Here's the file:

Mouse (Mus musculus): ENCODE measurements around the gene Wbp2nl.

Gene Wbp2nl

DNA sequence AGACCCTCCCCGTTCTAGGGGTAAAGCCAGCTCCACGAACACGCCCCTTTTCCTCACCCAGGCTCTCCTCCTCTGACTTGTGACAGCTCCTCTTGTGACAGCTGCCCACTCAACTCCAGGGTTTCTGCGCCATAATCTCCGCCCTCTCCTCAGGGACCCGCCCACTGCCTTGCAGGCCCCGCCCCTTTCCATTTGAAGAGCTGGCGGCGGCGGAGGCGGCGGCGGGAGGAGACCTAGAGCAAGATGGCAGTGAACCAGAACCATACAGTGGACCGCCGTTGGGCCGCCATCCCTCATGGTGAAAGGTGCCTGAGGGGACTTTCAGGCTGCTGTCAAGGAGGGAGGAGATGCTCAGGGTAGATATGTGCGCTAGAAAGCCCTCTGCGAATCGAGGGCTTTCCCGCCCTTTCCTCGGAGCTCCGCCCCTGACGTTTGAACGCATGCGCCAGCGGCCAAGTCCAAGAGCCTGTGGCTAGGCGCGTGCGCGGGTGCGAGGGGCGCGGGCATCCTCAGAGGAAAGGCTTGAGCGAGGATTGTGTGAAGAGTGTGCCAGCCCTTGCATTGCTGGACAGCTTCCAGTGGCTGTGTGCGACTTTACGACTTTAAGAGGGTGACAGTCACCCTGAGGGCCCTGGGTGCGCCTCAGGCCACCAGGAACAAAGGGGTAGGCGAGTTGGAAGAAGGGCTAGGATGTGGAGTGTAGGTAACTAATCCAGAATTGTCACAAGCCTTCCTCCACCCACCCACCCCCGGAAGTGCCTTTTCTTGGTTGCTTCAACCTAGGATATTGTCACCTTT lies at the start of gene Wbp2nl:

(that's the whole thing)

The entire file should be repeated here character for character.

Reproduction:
Mouse (Mus musculus): ENCODE measurements around the gene Wbp2nl.

Gene Wbp2nl

DNA sequence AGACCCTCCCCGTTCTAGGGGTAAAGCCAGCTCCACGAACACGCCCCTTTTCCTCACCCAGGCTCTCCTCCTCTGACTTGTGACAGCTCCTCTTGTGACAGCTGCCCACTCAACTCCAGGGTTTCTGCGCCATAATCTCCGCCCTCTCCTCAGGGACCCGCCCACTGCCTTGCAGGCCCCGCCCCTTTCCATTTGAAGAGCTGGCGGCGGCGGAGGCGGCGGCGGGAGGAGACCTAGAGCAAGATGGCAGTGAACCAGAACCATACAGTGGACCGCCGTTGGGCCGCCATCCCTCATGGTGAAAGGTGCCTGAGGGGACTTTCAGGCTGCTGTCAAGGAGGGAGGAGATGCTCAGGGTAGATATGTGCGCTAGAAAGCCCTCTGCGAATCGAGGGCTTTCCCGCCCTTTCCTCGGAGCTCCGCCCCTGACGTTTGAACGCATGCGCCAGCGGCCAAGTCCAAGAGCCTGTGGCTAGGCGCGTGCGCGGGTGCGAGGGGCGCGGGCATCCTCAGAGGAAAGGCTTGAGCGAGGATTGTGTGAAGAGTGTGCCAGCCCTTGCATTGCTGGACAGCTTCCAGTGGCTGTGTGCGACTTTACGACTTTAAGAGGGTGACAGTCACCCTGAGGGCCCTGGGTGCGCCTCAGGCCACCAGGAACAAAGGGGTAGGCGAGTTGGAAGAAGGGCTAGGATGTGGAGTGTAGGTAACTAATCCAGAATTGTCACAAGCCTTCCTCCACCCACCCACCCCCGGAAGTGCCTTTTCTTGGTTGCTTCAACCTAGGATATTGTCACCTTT lies at the start of gene Wbp2nl: